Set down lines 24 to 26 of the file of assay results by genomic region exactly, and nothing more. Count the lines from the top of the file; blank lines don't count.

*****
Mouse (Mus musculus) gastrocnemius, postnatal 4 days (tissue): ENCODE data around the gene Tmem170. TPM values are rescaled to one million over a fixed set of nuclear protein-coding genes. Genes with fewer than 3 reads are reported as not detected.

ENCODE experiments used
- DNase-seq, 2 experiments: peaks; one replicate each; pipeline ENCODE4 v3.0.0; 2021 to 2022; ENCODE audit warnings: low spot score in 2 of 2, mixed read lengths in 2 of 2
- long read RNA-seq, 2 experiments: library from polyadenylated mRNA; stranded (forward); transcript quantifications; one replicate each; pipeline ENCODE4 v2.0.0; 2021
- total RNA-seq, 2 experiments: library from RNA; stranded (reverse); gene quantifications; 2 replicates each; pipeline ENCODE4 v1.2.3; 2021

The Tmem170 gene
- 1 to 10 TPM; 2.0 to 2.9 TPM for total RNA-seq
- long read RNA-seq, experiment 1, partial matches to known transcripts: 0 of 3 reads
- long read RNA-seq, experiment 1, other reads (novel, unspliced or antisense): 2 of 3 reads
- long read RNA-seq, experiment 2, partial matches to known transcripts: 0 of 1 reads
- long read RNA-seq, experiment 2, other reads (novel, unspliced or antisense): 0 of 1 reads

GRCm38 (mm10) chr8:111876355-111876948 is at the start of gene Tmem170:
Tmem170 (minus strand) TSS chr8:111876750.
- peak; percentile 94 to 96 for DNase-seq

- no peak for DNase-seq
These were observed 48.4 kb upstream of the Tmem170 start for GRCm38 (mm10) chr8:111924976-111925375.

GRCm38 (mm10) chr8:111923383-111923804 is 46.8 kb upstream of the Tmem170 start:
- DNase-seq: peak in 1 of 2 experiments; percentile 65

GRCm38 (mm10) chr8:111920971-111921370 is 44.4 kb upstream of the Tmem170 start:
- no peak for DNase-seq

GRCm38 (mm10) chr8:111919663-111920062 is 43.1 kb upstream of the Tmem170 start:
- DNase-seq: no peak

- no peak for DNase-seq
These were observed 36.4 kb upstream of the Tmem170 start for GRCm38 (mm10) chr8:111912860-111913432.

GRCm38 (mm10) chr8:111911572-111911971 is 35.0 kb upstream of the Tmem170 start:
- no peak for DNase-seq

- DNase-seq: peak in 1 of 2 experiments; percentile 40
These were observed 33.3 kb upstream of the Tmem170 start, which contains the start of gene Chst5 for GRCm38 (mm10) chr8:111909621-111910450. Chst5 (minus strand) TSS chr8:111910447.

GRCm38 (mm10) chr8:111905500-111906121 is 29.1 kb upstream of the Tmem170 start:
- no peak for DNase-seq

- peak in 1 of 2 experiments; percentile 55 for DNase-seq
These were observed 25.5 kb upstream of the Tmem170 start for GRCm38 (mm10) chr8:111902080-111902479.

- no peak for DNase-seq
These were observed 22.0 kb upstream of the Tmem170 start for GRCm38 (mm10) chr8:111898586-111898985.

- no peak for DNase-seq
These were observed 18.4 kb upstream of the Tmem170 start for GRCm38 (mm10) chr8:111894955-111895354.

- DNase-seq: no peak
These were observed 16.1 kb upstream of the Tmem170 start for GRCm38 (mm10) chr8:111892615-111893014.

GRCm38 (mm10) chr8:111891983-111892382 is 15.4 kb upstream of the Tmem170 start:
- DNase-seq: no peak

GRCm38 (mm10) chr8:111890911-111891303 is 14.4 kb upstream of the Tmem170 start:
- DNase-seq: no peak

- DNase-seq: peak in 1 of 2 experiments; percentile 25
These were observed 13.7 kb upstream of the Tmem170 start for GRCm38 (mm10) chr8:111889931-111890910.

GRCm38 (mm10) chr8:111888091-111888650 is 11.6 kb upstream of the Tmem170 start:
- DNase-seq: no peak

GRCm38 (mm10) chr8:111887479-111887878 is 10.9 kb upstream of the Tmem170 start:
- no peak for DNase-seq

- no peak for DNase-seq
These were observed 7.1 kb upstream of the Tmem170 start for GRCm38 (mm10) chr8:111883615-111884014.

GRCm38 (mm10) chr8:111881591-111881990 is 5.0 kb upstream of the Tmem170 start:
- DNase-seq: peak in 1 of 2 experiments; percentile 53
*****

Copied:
These were observed 36.4 kb upstream of the Tmem170 start for GRCm38 (mm10) chr8:111912860-111913432.

GRCm38 (mm10) chr8:111911572-111911971 is 35.0 kb upstream of the Tmem170 start:
- no peak for DNase-seq